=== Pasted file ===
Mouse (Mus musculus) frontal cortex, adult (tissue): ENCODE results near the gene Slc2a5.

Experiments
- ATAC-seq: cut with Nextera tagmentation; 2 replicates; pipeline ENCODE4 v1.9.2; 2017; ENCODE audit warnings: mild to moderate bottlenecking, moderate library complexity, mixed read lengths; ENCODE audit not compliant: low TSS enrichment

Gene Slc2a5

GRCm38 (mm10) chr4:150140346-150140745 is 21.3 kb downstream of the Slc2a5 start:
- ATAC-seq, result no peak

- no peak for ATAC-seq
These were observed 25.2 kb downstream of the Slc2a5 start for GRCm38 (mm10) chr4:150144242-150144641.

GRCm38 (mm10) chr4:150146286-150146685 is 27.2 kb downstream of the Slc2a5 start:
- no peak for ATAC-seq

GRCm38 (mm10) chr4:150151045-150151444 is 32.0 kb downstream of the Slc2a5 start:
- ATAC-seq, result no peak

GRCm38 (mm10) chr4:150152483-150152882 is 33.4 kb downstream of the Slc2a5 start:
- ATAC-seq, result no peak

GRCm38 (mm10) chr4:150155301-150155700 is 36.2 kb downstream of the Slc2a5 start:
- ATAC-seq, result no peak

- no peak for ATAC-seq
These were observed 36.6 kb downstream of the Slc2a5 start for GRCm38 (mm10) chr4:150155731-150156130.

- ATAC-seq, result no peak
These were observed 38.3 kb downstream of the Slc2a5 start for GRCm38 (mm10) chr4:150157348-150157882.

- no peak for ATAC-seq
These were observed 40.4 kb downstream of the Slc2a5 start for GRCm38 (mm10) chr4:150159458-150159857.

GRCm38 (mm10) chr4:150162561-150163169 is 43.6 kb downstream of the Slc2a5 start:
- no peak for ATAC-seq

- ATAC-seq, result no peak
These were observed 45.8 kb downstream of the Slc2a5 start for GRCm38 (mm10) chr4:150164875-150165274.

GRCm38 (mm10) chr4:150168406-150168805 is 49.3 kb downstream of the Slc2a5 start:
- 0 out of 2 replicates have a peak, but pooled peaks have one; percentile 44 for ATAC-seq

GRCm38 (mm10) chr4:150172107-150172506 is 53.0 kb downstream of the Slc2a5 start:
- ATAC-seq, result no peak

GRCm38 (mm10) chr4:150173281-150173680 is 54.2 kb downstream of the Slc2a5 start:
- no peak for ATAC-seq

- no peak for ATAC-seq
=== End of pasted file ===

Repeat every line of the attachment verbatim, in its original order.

Mouse (Mus musculus) frontal cortex, adult (tissue): ENCODE results near the gene Slc2a5.

Experiments
- ATAC-seq: cut with Nextera tagmentation; 2 replicates; pipeline ENCODE4 v1.9.2; 2017; ENCODE audit warnings: mild to moderate bottlenecking, moderate library complexity, mixed read lengths; ENCODE audit not compliant: low TSS enrichment

Gene Slc2a5

GRCm38 (mm10) chr4:150140346-150140745 is 21.3 kb downstream of the Slc2a5 start:
- ATAC-seq, result no peak

- no peak for ATAC-seq
These were observed 25.2 kb downstream of the Slc2a5 start for GRCm38 (mm10) chr4:150144242-150144641.

GRCm38 (mm10) chr4:150146286-150146685 is 27.2 kb downstream of the Slc2a5 start:
- no peak for ATAC-seq

GRCm38 (mm10) chr4:150151045-150151444 is 32.0 kb downstream of the Slc2a5 start:
- ATAC-seq, result no peak

GRCm38 (mm10) chr4:150152483-150152882 is 33.4 kb downstream of the Slc2a5 start:
- ATAC-seq, result no peak

GRCm38 (mm10) chr4:150155301-150155700 is 36.2 kb downstream of the Slc2a5 start:
- ATAC-seq, result no peak

- no peak for ATAC-seq
These were observed 36.6 kb downstream of the Slc2a5 start for GRCm38 (mm10) chr4:150155731-150156130.

- ATAC-seq, result no peak
These were observed 38.3 kb downstream of the Slc2a5 start for GRCm38 (mm10) chr4:150157348-150157882.

- no peak for ATAC-seq
These were observed 40.4 kb downstream of the Slc2a5 start for GRCm38 (mm10) chr4:150159458-150159857.

GRCm38 (mm10) chr4:150162561-150163169 is 43.6 kb downstream of the Slc2a5 start:
- no peak for ATAC-seq

- ATAC-seq, result no peak
These were observed 45.8 kb downstream of the Slc2a5 start for GRCm38 (mm10) chr4:150164875-150165274.

GRCm38 (mm10) chr4:150168406-150168805 is 49.3 kb downstream of the Slc2a5 start:
- 0 out of 2 replicates have a peak, but pooled peaks have one; percentile 44 for ATAC-seq

GRCm38 (mm10) chr4:150172107-150172506 is 53.0 kb downstream of the Slc2a5 start:
- ATAC-seq, result no peak

GRCm38 (mm10) chr4:150173281-150173680 is 54.2 kb downstream of the Slc2a5 start:
- no peak for ATAC-seq

- no peak for ATAC-seq